Dewalt DCK280C2 Impact Drills / Drivers Reviews

Dewalt DCK280C2 Impact Drills / Drivers

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$229.00
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$199.00
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DeWalt's DCK280 kit impresses with usability.

Jan 3, 2013 (Updated Jun 3, 2013)
Review by  
Rated a Very Helpful Review

Pros:Lightweight, powerful, smooth power drill, light coverage on impact driver

Cons:Light on power drill (shadow), no battery gauge anywhere, expensive batteries

The Bottom Line: A great tool set with a price to match.


It wasn't that my trusty Bosch PS40A and Hitachi equipment broke or was inadequate, but the 20V Max series by DeWalt made me break with my previous opinion that DeWalt tools are simply too heavy to be useful. Along with the promotion of $199 for this set, I finally opted for a DeWalt cordless set to be the new tool in my "shed".

Kit: The kit consists of the cordless drill DCD780, the impact driver DCF885, two 1.5 Ah batteries DCB201, a 30-min. charger DCB101 and a hard case.

20V Max Batteries: [****-] Just like the similar 12V Max technology, the 'max' is really a disclaimer more than a performance statement. In essence, the battery provides initially 20V once charged which then drops relatively quickly to a lower value which it sustains for a longer time. While not disclosing what the steady state voltage is, DeWalt claims the 20V Max technology allows associated tools to be up to 57% faster and with up to 35% more stamina over "leading 18V Li-Ion tools". The claim 'faster' is difficult to verify as DeWalt uses their own (hard to corelate) unit to express work efficiency in Unit Watts Out taking torque and speed into consideration. While 57% sounds optimistic, the stamina claim certainly has more validity as the higher voltage at similar capacity (i.e 1.5 Ah) basically is a 10% increase in available electrical power alone. For more stamina check out the DCB200 (3.0 Ah with fuel gauge).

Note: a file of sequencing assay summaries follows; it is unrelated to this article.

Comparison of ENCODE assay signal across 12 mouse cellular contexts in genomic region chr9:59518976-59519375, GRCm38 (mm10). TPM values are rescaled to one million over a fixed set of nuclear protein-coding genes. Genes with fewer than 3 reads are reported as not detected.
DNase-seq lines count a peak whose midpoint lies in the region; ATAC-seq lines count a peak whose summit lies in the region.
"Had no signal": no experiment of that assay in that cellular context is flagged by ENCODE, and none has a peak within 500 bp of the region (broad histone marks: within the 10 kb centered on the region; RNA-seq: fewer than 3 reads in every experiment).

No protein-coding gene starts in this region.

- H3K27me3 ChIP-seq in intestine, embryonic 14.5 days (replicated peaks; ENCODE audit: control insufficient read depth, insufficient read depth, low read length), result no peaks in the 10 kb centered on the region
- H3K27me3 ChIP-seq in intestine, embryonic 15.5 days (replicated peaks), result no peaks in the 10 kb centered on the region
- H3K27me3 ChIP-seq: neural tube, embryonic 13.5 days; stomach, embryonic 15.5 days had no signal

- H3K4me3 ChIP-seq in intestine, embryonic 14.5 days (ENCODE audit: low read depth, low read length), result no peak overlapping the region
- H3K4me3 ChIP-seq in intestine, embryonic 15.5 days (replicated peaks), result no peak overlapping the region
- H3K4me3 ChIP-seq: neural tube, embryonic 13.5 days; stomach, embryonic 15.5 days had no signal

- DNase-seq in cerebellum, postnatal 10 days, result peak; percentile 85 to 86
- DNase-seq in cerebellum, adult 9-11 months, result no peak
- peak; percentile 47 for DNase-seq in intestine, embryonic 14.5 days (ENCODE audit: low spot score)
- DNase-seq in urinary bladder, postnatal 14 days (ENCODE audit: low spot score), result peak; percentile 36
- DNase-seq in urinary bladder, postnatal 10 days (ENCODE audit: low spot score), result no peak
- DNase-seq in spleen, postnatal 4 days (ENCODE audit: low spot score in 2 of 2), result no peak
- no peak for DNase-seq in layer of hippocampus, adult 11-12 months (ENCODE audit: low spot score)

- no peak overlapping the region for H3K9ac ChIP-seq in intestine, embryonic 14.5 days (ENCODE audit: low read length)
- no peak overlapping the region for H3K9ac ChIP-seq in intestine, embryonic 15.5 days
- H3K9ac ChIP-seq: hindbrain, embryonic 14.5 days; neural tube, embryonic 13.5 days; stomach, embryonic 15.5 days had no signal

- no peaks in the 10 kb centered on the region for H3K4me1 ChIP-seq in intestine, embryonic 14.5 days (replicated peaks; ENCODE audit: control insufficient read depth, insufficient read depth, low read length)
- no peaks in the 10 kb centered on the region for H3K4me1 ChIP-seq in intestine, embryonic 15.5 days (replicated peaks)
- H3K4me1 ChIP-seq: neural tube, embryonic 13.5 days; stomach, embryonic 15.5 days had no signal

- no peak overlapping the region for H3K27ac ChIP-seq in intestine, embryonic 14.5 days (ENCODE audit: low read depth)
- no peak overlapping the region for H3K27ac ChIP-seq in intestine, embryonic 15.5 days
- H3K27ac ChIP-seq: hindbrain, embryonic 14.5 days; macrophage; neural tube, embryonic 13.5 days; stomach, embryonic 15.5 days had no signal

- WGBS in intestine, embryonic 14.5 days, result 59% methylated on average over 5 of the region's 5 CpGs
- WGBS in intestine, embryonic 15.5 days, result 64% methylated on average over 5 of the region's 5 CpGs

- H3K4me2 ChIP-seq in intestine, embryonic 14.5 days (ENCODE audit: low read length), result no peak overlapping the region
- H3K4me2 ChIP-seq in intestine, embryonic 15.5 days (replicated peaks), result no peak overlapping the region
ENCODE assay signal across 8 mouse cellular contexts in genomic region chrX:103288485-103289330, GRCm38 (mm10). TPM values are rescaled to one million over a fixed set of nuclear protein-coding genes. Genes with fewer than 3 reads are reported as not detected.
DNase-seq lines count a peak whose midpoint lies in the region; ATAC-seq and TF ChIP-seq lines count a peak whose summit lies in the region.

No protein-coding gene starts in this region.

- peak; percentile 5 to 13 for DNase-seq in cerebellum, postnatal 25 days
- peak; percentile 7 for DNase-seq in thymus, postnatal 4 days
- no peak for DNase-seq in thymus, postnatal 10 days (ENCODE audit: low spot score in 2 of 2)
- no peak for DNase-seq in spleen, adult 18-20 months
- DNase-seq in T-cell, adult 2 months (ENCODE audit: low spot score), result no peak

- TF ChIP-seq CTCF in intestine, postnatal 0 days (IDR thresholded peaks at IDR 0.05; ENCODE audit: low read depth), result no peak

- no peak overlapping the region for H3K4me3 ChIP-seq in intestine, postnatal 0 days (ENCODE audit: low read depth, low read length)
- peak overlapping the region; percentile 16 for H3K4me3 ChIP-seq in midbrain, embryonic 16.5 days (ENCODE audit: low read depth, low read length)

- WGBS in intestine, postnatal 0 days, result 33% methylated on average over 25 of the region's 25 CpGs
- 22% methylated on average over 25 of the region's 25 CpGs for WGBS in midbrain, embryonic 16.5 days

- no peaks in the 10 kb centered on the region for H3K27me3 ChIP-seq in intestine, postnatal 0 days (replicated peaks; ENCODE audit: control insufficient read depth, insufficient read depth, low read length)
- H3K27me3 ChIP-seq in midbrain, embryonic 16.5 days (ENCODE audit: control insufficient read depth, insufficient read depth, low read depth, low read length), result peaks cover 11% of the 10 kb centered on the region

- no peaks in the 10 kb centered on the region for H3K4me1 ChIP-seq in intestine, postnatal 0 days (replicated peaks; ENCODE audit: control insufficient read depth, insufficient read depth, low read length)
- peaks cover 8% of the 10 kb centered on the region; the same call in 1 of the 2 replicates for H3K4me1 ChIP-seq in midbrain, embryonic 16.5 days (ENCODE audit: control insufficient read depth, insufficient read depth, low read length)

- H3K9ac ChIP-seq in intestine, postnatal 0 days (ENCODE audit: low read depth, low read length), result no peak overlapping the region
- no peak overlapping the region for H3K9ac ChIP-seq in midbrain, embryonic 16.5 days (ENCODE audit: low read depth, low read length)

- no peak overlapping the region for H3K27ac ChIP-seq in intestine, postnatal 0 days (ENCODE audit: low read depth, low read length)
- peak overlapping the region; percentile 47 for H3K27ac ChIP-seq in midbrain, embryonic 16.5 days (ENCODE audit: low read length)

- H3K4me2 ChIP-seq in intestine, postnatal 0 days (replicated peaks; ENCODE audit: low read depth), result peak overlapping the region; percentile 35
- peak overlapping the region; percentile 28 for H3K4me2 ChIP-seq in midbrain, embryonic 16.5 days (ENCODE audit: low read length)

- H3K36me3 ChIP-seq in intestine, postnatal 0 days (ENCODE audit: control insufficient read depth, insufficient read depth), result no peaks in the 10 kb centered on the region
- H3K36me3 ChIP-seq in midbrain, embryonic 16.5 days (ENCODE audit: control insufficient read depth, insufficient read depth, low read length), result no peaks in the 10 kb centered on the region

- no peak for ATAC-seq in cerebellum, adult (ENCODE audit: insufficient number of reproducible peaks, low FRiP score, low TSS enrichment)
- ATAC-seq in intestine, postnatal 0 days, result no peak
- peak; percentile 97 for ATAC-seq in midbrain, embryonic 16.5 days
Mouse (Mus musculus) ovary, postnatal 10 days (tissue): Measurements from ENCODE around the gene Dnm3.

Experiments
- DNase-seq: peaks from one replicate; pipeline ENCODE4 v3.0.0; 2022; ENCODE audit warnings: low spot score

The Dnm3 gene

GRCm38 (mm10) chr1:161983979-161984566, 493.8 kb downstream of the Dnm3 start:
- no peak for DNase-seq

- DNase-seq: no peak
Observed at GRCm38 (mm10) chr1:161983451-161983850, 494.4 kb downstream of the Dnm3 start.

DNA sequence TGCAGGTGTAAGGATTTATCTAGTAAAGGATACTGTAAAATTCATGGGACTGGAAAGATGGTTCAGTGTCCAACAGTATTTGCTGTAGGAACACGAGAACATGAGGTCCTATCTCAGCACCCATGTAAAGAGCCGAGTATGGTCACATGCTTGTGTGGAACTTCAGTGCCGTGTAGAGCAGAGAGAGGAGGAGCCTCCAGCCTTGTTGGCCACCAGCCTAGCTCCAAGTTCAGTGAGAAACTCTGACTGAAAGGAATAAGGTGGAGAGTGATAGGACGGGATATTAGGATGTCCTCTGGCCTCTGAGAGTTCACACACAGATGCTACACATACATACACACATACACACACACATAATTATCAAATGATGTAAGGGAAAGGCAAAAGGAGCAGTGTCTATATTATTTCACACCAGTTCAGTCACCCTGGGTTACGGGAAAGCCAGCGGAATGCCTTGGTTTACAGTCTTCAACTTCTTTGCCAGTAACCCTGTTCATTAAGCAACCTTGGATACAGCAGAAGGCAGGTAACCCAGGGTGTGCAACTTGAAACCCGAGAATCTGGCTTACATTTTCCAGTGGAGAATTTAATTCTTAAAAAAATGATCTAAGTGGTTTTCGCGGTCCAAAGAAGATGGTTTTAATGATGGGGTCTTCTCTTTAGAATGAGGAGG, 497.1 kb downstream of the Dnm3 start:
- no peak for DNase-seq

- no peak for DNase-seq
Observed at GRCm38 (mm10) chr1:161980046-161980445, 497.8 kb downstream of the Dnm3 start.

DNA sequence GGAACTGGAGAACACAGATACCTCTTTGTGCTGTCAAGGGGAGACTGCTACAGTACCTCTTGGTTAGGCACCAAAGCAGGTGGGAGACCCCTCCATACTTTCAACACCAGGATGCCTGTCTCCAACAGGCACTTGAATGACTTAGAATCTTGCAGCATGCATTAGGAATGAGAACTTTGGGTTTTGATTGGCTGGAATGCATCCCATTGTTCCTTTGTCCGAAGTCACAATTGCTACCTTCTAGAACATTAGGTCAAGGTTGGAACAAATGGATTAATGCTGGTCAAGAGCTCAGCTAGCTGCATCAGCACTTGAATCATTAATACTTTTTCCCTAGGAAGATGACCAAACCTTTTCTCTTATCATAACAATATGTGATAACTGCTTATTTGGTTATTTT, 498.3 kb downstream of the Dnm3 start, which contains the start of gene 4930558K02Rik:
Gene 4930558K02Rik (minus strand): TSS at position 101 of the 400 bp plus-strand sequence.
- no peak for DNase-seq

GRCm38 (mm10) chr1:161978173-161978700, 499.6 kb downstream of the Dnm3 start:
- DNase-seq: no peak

Power: [****-] Neither the DCD780 (drill) nor the DCF885 (impact) shine with the highest torque ratings in the industry. There are 18V impact drivers like the Bosch which are easily rated higher than the 1400 in-lbs of the DeWalt (albeit at slightly slower impact speeds). The drill itself even makes it harder to compare anyway since it uses a non-standard unit which no other vendor provides. What does 350 UWO mean for the shopper? All these are relatively theoretical values anyway, the truth is that both are plenty potent and the drill really impresses with the smooth power delivery. The impact driver, on the other hand, is really for demanding jobs only and both speed and torque are completely unsuitable for small applications (i.e. assembly furniture).

Speed: [*****] One of the main advantages of the DeWalt was the faster drill in the combo. Reaching up to 2000 rpm it declassified my 'old' Hitachi drill by a whopping 400 rpm while being significantly lighter. The 3,200 impacts per minute of the impact driver mean business, but also quickly show the limitations for applications that need more control which the DCF885 simply doesn't provide.

Unit Watts Out: [UWO] In recognition that torque isn't everything, DeWalt created a new measure to better reflect a drill's true performance on the job site. As honorable as this effort is, it also makes it very difficult to compare with tools of other manufacturers and to make things more confusing, only the DCD780 is rated in UWO and the DCF895 is still rated in in-lb. Aside from this hurdle to being useful, the power rating is measured by its Units Watts Out (UWO), the point where the drill’s speed and torque output are the highest. Not confused yet? Let's try DeWalt's different definitions ...